New Report Reveals the Huge Hidden Costs of Wildfires
Wildfires wreak havoc on our health and nature affecting the health of 6.2 million people and causing decades worth of damage to biodiversity hotspots
Wildfires could be the source of 30% of global CO2 emissions by the end of the century
Costing hundreds of billions - governments must shift focus of wildfire investment onto detection and prevention
Berlin, Germany, 25 January 2023 – The world is recklessly ignoring the full impact of wildfires, with whole areas of impact completely overlooked, putting us all at risk. This is the stark conclusion of a new report, ‘What lies beneath – the hidden truth about wildfire’ published by ultra-early detection IoT company Dryad.
Eight of the worst wildfire seasons on record have occurred in the last decade, and wildfires are becoming more widespread, burning nearly twice as much tree cover today as they did 20 years ago. Yet their full impact remains greatly underestimated. The new report examines the wider, largely unseen impacts of wildfires including:
full environmental impact
health hazards on humans and deaths
financial costs to states and countries
and crucially, what could be avoided if wildfires were detected a lot earlier.
One of these hidden environmental costs is CO2 emissions that are often omitted from global CO2 inventories. But wildfires are responsible for up to 20% of global CO2 emissions, which is as much as transport, and play a significant and detrimental part in climate change. The report predicts that wildfires could be the source of 30% of CO2 emissions by the end of the century.
Biodiversity is also hit hard during wildfire seasons. Close to 3 billion animals were killed or displaced by wildfires in Australia in 2020 alone, and, in Europe, two thirds of the Plaine des Maures Nature Reserve was destroyed by wildfires in the Gonfaron Fire in France in 2021. The time needed for fauna and flora to recover from wildfires can be measured in decades and not adequately protecting this land is at odds with the landmark agreement of protecting 30% of land by 2030, agreed at COP15 at the end of last year.
Long-term effects on health are revealed as another gap in wildfire impact data, yet inflammation and the exacerbation of asthma, amongst other symptoms, related to smoke and ashes are frequently reported in and around wildfires areas. According to the World Health Organization (WHO), wildfires and volcanic activities affected 6.2 million people between 1998-2017 with 2,400 attributable deaths worldwide from suffocation, injuries and burns.
The financial costs are incredibly high and rank in the billions as shown in a study by University College London examined in the report. California’s 2018 wildfires alone cost the US economy $148.5 billion. Capital losses and health costs within California totalled $59.9 billion.
According to the report, traditional wildfire detection methods are failing to reduce the risks. Most fires are still detected by human sight - a method of detection that has not been updated for decades - which can take up to 6 hours or more to detect a fire. At this point the fire has already grown difficult to control, costing governments billions in firefighting costs. In the US alone, firefighting costs reached 3.7 billion dollars in 2022.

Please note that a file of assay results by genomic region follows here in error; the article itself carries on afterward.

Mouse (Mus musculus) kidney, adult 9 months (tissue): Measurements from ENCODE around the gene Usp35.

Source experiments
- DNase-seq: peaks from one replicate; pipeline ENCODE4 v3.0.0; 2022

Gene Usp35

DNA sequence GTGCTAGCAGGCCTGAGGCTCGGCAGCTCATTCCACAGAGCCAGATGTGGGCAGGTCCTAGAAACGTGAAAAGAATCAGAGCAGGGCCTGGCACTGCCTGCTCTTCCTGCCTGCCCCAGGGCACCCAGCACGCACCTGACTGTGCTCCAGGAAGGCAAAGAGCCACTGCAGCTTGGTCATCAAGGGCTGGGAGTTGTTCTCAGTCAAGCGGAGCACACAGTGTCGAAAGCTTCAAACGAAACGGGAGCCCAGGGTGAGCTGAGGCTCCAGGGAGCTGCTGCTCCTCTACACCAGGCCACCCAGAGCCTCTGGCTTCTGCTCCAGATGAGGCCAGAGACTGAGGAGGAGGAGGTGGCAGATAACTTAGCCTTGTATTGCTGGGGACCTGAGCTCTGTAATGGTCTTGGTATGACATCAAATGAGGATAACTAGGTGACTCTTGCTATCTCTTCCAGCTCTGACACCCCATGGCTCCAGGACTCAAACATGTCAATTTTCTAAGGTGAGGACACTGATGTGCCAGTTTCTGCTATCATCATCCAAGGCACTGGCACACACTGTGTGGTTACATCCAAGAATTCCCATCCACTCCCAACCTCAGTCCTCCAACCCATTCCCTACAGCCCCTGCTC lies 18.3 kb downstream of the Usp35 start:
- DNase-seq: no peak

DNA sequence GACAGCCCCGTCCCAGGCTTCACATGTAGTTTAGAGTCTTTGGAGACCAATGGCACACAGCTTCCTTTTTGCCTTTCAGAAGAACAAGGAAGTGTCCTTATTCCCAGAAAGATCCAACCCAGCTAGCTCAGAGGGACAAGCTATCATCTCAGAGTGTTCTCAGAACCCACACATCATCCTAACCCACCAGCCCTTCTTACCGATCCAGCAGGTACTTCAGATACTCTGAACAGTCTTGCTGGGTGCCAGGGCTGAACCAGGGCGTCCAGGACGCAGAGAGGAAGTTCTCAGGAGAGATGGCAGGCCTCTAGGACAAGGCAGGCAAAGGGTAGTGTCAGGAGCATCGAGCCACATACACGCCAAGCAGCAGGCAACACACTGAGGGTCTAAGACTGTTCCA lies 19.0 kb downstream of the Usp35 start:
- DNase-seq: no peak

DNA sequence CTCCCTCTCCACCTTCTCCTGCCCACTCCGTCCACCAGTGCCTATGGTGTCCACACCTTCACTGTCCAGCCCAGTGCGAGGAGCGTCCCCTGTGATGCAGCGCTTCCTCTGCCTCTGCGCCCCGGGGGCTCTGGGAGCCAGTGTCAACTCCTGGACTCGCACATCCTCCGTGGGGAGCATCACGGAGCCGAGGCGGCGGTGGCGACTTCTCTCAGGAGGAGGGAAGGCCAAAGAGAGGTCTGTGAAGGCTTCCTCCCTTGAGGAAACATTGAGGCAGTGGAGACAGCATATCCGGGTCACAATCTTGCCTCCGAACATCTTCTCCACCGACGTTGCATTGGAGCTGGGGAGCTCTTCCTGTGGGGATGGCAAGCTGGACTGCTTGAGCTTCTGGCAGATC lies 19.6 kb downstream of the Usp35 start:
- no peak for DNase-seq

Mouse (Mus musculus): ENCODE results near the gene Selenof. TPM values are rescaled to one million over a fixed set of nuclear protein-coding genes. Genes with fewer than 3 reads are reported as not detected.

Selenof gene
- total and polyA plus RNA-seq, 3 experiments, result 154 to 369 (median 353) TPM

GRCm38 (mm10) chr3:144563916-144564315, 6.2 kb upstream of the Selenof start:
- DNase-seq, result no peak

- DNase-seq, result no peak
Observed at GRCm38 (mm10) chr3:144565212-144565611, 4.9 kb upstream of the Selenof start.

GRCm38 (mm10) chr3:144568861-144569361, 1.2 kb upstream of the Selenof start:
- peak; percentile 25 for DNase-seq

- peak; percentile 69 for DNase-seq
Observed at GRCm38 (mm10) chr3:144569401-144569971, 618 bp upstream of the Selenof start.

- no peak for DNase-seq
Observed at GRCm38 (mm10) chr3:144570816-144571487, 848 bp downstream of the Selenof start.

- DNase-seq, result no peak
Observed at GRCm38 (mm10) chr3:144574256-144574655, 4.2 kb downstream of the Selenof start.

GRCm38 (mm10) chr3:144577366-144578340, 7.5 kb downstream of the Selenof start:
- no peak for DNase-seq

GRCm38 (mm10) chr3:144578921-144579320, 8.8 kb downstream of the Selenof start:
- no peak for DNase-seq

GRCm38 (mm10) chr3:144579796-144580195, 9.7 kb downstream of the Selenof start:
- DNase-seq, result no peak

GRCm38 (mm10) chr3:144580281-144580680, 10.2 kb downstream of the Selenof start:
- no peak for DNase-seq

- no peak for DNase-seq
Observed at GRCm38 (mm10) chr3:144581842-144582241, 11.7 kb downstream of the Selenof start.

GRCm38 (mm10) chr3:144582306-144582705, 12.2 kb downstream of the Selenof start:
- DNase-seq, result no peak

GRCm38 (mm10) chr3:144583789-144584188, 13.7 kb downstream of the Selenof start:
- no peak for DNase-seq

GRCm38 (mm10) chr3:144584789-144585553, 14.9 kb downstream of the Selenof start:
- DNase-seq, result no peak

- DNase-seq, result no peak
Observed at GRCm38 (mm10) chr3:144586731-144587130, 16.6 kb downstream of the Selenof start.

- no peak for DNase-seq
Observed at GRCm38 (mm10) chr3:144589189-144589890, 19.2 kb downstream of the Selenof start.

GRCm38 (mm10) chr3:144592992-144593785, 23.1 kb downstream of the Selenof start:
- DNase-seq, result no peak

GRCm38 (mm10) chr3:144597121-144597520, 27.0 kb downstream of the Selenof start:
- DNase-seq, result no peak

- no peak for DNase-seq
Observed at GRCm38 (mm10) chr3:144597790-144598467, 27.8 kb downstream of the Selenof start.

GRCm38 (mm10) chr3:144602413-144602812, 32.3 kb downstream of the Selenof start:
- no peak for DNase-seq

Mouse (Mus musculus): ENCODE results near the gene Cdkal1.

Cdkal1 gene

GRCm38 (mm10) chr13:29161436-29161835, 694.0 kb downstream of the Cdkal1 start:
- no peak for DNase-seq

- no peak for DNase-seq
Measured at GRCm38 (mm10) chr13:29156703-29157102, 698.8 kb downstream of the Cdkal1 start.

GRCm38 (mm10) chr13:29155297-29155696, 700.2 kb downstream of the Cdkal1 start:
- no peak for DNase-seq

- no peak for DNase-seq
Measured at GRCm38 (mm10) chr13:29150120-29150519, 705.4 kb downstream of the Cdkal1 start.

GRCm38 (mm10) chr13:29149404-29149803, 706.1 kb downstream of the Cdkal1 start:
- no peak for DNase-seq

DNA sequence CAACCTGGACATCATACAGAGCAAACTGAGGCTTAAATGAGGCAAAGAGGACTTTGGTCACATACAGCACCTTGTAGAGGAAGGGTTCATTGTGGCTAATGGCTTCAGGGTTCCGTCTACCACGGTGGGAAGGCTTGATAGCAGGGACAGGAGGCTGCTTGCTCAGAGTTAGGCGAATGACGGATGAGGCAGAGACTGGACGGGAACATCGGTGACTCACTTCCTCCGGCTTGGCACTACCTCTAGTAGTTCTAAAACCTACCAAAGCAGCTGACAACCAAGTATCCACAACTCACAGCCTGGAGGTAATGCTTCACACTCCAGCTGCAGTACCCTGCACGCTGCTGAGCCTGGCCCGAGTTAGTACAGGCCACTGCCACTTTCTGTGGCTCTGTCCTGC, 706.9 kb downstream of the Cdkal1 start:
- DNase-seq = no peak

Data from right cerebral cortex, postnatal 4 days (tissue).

Dryad has developed an affordable and effective technology capable of detecting a fire within the first 60 minutes, even at smoldering stage - before an open fire has developed. Relying on solar-powered wildfire sensors and IoT mesh gateways, it can be placed in the most remote locations transmitting the first signs of fire to firefighters with its exact location, revolutionizing response times.
Carsten Brinkschulte, CEO of Dryad Networks comments: “It is clear from the report findings that the world needs to wake up to the full impact of wildfires and it is time for governments to shift the focus of investment onto detection and prevention – not just suppression. Ultra-early wildfire detection is available and affordable – we’ve worked hard to create a sensor that costs less than $50 - if deployed at scale it could help to eradicate nearly all of the impacts of wildfire.”
As an example, during the Black Summer Bushfires in Australia, Dryad estimates that if early wildfire detection had been in place, 5.5 million hectares of land 2,500 homes and 26 lives could have been saved. The cost of this fire to insurers was put at A$1.88 billion with an estimate cost of A$73 billion a year for 30 years to restore the environment destroyed.
Carsten concludes: “There should be no hidden costs for wildfires. All countries must work together to share data communicating the full impacts of wildfires to ensure the extent of damage caused is fully understood. This will unlock the critical level of investment and attention needed on detection and prevention to address the issue of wildfire once and for all.”
For further insights, download the full copy Dryad’s ‘What lies beneath: the hidden truth about wildfires’ whitepaper here: https://www.dryad.net/whitepaper-2023.